Didumos69

Understanding LEGO 4-speed sequential gearboxes

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I finally took the time to write down the things I have come to understand with regard to LEGO 4-speed sequential gearboxes. I am receiving many questions about gearboxes and I hope these understandings can help you reason about a gearbox layout while you're building one or trying to design one. I hope this also answers a question I received from @nerdsforprez more than a year ago, which I did not answer yet.

Gearbox layout
Let's take a look at this 4-speed sequential gearbox layout. Black is input, red is output and orange is control.

800x450.jpg 800x450.jpg 800x450.jpg 800x450.jpg

The main input is divided over a high input (black) with high input ratio and a low input (white) with low input ratio. The high input ratio is 1:1 (via a 12:12 mash) and the low input ratio is 1:2 (via a 8:16 mash). This makes for a combined ratio of (1:1) : (1:2) = 2:1 between the high and low inputs. I will refer to this ratio as the primary ratio. In fact this ratio is the ratio between the two driving rings.

Both driving rings have a high output (green) with high output ratio and a low output (yellow) with low output ratio. For both driving rings, the high output ratio is 1:1 * 2:1 = 2:1 (via a 16:16 mash and a 16:8 mash) and the low output ratio is 5:3 * 1:2 = 5:6 (via a 20:12 mash and a 8:16 mash). This makes for a combined ratio of (2:1) : (5:6) = 12:5 between the high and low outputs of each driving ring. I will refer to these ratios as the secondary ratios.

Rotary catch and quadrants
Even though I will explain things in terms of the gearbox layout described above, the first understanding I want to address, applies to practically all 4-speed sequential gearboxes with 2 driving rings. Let's take a look at the rotary catch and driving rings from above and divide the layout into four quadrants. Each quadrant represents one of the four gears of the 4-speed gearbox. When we turn the rotary catch clockwise (seen from the left) with 90-degree steps, it will always make the following path through the four quadrants.

400x222.jpg

From the path the rotary catch draws, we can see that it toggles from one driving ring to the other driving ring for every 90-degree step. So if we want to obtain a useful gear sequence (either a 1-2-3-4 sequence or a 4-3-2-1 sequence) along that path, we need to tie gears 1 and 3 to one driving ring and gears 2 and 4 to the other driving ring. Otherwise the rotary catch can never 'toggle' between subsequent gears.

Quote

If we want to obtain a useful gear sequence with a rotary catch making 90-degree steps, then we need to tie gears 1 and 3 to one driving ring and gears 2 and 4 to the other driving ring.

Now let's take a look at all distributions of the four gears over the four quadrants that meet this requirement.

400x222.jpg
Starting top-left, this will produce a 1-4-3-2 sequence. Repeating the sequence will give 1-4-3-2-1-4-3-2-etc., which effectively boils down to a 4-3-2-1 sequence.

400x222.jpg
Starting top-left, this will produce a 1-2-3-4 sequence.

400x222.jpg
Starting top-left, this will produce a 3-4-1-2 sequence. Repeating the sequence will give 3-4-1-2-3-4-1-2-etc., which effectively boils down to a 1-2-3-4 sequence.

400x222.jpg
Starting top-left, this will produce a 3-2-1-4 sequence. Repeating the sequence will give 3-2-1-4-3-2-1-4-etc., which effectively boils down to a 4-3-2-1 sequence.

400x222.jpg
Starting top-left, this will produce a 2-3-4-1 sequence. Repeating the sequence will give 2-3-4-1-2-3-4-1-etc., which effectively boils down to a 1-2-3-4 sequence.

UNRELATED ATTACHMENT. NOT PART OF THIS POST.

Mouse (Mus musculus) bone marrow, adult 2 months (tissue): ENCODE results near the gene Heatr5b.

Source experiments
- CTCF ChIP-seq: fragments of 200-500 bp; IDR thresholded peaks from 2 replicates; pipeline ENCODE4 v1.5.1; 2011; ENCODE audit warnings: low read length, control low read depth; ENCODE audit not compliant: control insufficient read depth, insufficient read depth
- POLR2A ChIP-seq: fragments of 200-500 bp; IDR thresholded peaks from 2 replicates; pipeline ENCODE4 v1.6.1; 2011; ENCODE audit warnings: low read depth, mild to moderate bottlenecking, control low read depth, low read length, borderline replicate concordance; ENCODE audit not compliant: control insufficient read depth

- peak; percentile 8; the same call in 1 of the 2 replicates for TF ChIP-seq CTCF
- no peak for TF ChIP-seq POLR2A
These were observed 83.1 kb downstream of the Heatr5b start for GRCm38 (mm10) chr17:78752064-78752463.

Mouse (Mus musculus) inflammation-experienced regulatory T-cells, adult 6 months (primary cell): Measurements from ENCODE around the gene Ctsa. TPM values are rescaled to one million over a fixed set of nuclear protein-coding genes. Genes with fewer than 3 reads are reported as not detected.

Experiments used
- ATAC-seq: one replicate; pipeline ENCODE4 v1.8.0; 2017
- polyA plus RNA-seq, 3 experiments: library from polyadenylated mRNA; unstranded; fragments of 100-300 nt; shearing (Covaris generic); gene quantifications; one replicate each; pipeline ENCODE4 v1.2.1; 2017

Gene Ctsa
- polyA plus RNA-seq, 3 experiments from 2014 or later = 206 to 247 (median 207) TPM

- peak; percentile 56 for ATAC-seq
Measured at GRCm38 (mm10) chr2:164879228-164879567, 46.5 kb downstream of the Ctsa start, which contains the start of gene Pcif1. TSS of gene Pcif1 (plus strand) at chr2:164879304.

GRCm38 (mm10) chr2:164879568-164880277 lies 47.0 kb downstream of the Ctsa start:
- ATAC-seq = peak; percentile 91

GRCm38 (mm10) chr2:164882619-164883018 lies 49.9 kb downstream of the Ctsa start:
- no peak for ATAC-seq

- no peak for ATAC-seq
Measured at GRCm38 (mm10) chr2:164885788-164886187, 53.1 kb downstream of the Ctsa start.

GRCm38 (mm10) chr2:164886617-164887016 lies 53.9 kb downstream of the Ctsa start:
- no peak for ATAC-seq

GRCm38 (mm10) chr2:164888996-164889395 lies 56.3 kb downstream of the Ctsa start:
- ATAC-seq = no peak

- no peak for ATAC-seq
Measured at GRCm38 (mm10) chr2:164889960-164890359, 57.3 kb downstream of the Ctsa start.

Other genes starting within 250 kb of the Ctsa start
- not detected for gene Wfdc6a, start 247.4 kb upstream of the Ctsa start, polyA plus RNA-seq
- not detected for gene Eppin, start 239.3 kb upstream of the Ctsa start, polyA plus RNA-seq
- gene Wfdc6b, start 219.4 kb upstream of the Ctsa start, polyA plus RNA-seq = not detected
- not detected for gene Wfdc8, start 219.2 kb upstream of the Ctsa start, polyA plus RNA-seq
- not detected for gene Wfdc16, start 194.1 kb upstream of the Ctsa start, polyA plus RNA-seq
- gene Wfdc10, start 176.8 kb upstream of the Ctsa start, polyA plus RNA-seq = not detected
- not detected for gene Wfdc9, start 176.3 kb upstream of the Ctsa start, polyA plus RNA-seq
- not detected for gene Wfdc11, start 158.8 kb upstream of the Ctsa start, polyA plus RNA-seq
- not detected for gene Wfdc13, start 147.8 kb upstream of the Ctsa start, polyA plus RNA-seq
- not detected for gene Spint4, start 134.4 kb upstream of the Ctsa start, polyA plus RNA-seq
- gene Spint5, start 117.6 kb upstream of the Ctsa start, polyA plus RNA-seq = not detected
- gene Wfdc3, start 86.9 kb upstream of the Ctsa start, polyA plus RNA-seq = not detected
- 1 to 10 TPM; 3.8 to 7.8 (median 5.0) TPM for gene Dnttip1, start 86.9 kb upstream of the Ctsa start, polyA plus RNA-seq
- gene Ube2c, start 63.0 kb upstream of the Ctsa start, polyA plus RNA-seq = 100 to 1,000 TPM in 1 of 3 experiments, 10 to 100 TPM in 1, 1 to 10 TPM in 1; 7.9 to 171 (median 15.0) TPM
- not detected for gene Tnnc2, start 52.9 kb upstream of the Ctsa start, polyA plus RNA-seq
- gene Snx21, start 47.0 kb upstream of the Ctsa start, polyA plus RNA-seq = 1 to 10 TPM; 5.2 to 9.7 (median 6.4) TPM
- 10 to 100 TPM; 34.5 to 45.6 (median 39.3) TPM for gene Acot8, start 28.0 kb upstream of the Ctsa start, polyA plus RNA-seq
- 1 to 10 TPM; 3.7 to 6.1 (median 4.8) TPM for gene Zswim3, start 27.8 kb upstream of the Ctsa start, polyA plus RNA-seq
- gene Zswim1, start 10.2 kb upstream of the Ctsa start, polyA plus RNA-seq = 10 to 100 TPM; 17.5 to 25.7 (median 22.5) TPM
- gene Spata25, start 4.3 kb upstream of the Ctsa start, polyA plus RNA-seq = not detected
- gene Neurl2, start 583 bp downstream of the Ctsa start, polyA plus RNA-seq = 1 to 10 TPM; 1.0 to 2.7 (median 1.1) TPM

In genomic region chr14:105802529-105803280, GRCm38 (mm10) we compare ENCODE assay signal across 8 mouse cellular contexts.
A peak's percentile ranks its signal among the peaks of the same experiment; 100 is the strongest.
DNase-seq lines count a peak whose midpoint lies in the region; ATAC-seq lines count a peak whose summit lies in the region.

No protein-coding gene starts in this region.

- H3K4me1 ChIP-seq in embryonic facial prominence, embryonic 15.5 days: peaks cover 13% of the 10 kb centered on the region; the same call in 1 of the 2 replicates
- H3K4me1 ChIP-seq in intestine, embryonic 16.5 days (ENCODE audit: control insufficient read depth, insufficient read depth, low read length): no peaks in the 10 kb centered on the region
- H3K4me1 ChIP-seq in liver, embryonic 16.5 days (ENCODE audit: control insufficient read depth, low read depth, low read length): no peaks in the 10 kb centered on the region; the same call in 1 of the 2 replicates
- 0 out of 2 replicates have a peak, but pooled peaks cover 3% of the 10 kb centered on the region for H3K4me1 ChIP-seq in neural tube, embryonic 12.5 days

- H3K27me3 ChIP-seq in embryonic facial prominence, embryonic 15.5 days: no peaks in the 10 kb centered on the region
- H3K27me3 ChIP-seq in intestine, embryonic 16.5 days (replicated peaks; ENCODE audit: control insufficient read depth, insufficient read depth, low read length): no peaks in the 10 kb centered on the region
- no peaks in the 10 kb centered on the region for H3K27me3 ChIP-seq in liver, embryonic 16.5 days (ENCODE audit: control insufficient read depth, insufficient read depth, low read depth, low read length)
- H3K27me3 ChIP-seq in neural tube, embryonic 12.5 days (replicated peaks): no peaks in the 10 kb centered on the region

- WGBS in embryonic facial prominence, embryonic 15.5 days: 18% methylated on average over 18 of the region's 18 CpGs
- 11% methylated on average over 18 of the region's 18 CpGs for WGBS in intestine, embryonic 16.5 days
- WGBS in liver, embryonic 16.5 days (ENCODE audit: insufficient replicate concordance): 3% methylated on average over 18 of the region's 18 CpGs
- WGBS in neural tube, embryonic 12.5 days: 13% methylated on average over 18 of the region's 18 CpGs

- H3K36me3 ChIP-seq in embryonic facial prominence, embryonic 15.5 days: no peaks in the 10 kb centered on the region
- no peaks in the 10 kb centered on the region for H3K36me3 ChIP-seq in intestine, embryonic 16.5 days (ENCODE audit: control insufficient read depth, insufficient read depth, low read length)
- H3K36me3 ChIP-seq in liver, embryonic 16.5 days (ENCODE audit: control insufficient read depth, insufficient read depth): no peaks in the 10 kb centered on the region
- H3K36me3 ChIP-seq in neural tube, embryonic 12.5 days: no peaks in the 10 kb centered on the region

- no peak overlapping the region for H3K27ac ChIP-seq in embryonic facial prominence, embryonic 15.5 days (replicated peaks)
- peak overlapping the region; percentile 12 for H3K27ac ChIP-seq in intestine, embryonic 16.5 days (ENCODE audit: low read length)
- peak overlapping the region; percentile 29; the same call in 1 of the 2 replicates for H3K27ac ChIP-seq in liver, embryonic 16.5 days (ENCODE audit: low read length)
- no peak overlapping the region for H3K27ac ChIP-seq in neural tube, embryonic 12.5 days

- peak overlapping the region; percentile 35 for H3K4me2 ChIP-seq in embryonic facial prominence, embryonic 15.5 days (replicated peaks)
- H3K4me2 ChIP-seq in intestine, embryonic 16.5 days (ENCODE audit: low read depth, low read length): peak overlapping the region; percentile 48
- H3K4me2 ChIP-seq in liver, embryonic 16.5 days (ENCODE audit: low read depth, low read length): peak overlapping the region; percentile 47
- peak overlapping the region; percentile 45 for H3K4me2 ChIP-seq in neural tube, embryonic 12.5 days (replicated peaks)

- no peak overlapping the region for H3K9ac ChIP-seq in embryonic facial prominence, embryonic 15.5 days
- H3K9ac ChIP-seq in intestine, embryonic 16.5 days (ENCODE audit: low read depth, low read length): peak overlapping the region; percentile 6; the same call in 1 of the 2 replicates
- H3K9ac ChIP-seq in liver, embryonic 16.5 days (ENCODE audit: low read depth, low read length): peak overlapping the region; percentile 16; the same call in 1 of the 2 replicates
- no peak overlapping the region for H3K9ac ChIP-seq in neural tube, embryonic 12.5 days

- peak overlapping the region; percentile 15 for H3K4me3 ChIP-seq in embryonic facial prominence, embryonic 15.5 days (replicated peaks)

400x222.jpg
Starting top-left, this will produce a 2-1-4-3 sequence. Repeating the sequence will give 2-1-4-3-2-1-4-3-etc., which effectively boils down to a 4-3-2-1 sequence.

400x222.jpg
Starting top-left, this will produce a 4-3-2-1 sequence.

400x222.jpg
Starting top-left, this will produce a 4-1-2-3 sequence. Repeating the sequence will give 4-1-2-3-4-1-2-3-etc., which effectively boils down to a 1-2-3-4 sequence.

Surprisingly, every distribution that meets the requirement, will produce either a 1-2-3-4 sequence or a 4-3-2-1 sequence. What this tells us, is that it's enough to tie gears 1 and 3 to one driving ring and gears 2 and 4 to the other driving ring, to obtain a useful gear sequence. Nothing else matters!

Quote

If we want to obtain a useful gear sequence with a rotary catch making 90-degree steps, it's enough to tie gears 1 and 3 to one driving ring and gears 2 and 4 to the other driving ring.

Primary ratio vs. secondary ratios
The next understanding I want to address, concerns the relation between the primary ratio (the ratio between the high and low input) and the secondary ratios (the ratios between the high and low outputs of both driving rings). We have already seen that in the gearbox layout at hand, the high and low output ratios are the same for both driving rings.

One thing we can say about 4-speed gearboxes in general, is that the ratios between gears 1 and 3 and between gears 2 and 4 need to make a bigger difference than the ratios between gear 1 and 2 and between 3 and 4. Now when we take into account that gears 1 and 3 need to be tied to one driving ring and gears 2 and 4 need to be tied to the other driving ring, and we use the same high and low output ratios for both driving rings, we can say that the secondary ratios, which constitute the ratios between gears 1 and 3 and between gears 2 and 4, need to be bigger than the primary ratio, which constitutes the ratios between gears 1 and 2 and between gears 3 and 4.

Quote

If we want to obtain a useful gear sequence with a rotary catch making 90-degree turns and we use the same high and low output ratios for both driving rings, then the secondary ratios need to be bigger than the primary ratio.

The gearbox discussed in the beginning of this post has a primary ratio of 2:1 and secondary ratios of 12:5, so it meets the above requirement. Check!

Swapping and reversing
If we go back to the distributions we listed above, we can see that half of them generate a 1-2-3-4 sequence and half of them generate a 4-3-2-1 sequence. When we study them more thoroughly, we can see that all 1-2-3-4 distributions have a horizontally flipped counterpart with a 4-3-2-1 sequence. In other words, if we flip the distribution horizontally, we reverse the gear sequence.

400x222.jpg400x222.jpg